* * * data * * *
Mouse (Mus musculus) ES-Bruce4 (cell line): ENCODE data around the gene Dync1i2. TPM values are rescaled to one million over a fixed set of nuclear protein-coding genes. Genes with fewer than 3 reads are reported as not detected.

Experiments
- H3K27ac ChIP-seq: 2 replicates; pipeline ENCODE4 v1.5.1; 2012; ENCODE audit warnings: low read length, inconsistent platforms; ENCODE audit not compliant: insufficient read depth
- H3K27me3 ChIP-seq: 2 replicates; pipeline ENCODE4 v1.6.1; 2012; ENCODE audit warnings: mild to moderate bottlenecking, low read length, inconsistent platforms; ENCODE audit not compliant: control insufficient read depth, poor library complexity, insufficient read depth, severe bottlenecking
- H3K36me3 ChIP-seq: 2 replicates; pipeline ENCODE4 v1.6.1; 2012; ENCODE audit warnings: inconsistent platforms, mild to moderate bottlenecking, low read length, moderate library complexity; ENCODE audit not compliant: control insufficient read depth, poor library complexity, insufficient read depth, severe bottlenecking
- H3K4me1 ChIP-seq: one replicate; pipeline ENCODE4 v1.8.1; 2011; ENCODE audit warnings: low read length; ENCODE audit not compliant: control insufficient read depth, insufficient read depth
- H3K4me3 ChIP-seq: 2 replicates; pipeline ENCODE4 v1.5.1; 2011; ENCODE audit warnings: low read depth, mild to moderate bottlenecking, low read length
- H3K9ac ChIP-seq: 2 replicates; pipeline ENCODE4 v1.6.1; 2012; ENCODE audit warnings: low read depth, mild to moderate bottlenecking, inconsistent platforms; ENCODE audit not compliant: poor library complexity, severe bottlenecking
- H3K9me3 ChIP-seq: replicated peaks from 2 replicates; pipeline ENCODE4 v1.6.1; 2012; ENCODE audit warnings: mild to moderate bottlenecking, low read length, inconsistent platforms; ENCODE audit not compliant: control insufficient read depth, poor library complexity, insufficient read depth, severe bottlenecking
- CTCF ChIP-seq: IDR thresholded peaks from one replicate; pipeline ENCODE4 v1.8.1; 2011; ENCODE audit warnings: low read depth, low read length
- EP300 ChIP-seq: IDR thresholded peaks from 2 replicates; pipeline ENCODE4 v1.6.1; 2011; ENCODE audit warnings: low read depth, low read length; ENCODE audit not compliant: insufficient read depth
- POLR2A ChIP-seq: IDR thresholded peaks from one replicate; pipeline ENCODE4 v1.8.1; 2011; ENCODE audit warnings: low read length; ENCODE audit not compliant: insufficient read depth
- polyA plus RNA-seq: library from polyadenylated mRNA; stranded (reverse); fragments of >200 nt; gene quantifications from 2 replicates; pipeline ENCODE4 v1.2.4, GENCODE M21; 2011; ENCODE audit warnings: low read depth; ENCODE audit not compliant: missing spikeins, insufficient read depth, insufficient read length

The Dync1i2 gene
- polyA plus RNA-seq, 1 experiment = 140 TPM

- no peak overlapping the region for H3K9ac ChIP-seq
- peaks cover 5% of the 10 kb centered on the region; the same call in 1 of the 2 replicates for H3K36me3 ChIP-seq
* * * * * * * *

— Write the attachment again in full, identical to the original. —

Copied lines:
Mouse (Mus musculus) ES-Bruce4 (cell line): ENCODE data around the gene Dync1i2. TPM values are rescaled to one million over a fixed set of nuclear protein-coding genes. Genes with fewer than 3 reads are reported as not detected.

Experiments
- H3K27ac ChIP-seq: 2 replicates; pipeline ENCODE4 v1.5.1; 2012; ENCODE audit warnings: low read length, inconsistent platforms; ENCODE audit not compliant: insufficient read depth
- H3K27me3 ChIP-seq: 2 replicates; pipeline ENCODE4 v1.6.1; 2012; ENCODE audit warnings: mild to moderate bottlenecking, low read length, inconsistent platforms; ENCODE audit not compliant: control insufficient read depth, poor library complexity, insufficient read depth, severe bottlenecking
- H3K36me3 ChIP-seq: 2 replicates; pipeline ENCODE4 v1.6.1; 2012; ENCODE audit warnings: inconsistent platforms, mild to moderate bottlenecking, low read length, moderate library complexity; ENCODE audit not compliant: control insufficient read depth, poor library complexity, insufficient read depth, severe bottlenecking
- H3K4me1 ChIP-seq: one replicate; pipeline ENCODE4 v1.8.1; 2011; ENCODE audit warnings: low read length; ENCODE audit not compliant: control insufficient read depth, insufficient read depth
- H3K4me3 ChIP-seq: 2 replicates; pipeline ENCODE4 v1.5.1; 2011; ENCODE audit warnings: low read depth, mild to moderate bottlenecking, low read length
- H3K9ac ChIP-seq: 2 replicates; pipeline ENCODE4 v1.6.1; 2012; ENCODE audit warnings: low read depth, mild to moderate bottlenecking, inconsistent platforms; ENCODE audit not compliant: poor library complexity, severe bottlenecking
- H3K9me3 ChIP-seq: replicated peaks from 2 replicates; pipeline ENCODE4 v1.6.1; 2012; ENCODE audit warnings: mild to moderate bottlenecking, low read length, inconsistent platforms; ENCODE audit not compliant: control insufficient read depth, poor library complexity, insufficient read depth, severe bottlenecking
- CTCF ChIP-seq: IDR thresholded peaks from one replicate; pipeline ENCODE4 v1.8.1; 2011; ENCODE audit warnings: low read depth, low read length
- EP300 ChIP-seq: IDR thresholded peaks from 2 replicates; pipeline ENCODE4 v1.6.1; 2011; ENCODE audit warnings: low read depth, low read length; ENCODE audit not compliant: insufficient read depth
- POLR2A ChIP-seq: IDR thresholded peaks from one replicate; pipeline ENCODE4 v1.8.1; 2011; ENCODE audit warnings: low read length; ENCODE audit not compliant: insufficient read depth
- polyA plus RNA-seq: library from polyadenylated mRNA; stranded (reverse); fragments of >200 nt; gene quantifications from 2 replicates; pipeline ENCODE4 v1.2.4, GENCODE M21; 2011; ENCODE audit warnings: low read depth; ENCODE audit not compliant: missing spikeins, insufficient read depth, insufficient read length

The Dync1i2 gene
- polyA plus RNA-seq, 1 experiment = 140 TPM

- no peak overlapping the region for H3K9ac ChIP-seq
- peaks cover 5% of the 10 kb centered on the region; the same call in 1 of the 2 replicates for H3K36me3 ChIP-seq